listeningtowords
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War, Crime, Terror, Law: The Post-9/11 Constitution [01:25:59]
@ UC Berkeley (2007-04-12)
tags: 9/11 unitedstates terrorism law constitution [add tags]
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From the UC Berkeley Webcast site:

THE AARON WILDAVSKY FORUM FOR PUBLIC POLICY

Professor Kathleen M. Sullivan, Stanford Law School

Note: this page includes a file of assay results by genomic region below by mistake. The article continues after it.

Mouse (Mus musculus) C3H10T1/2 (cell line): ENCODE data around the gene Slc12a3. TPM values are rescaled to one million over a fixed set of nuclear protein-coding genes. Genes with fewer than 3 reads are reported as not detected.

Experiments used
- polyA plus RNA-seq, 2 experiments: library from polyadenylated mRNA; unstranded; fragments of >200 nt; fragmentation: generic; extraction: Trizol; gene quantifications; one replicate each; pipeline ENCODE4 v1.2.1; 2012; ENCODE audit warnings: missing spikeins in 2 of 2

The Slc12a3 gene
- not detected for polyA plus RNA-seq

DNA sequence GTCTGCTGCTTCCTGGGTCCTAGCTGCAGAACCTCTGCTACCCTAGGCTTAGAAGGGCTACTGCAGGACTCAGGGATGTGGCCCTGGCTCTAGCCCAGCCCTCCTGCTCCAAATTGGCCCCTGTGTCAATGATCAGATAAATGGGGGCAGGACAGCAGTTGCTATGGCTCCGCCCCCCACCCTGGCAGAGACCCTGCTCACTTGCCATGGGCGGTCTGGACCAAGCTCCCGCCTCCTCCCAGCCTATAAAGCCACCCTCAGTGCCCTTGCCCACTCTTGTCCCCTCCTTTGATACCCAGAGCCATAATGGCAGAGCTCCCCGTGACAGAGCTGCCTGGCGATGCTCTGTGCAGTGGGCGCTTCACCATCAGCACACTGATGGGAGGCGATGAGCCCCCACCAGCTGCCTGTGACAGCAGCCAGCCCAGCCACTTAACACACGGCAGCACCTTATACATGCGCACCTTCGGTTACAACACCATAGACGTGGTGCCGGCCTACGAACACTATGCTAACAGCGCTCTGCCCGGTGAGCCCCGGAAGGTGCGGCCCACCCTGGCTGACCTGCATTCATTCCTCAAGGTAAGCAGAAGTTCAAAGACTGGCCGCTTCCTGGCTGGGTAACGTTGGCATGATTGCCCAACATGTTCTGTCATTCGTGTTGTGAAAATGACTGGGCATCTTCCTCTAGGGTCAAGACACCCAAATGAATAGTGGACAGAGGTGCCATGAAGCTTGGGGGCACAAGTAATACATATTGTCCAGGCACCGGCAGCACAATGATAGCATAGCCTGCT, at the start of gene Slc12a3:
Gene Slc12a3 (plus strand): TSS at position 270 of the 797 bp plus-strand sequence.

The US Constitution, unlike most of its counterparts, lacks an emergency provision allowing for its own temporary suspension in times of national crisis. Nonetheless, wartime presidents have derogated from constitutional principles, from Lincoln's suspension of habeas corpus to FDR's internment of west coast residents of Japanese descent. Where on the continuum between the rule of law and the realm of unchecked executive discretion should we situate the current response to new national security threats posed by terrorism? Have executive policies on detention and trial ofenemy combatants, warrantless wiretapping, and government secrecy in the "global war on terror" gone too far? Which branch is best positioned to check the executive if so--Congress or the courts? Can "emergency" changes made now become effectively permanent?

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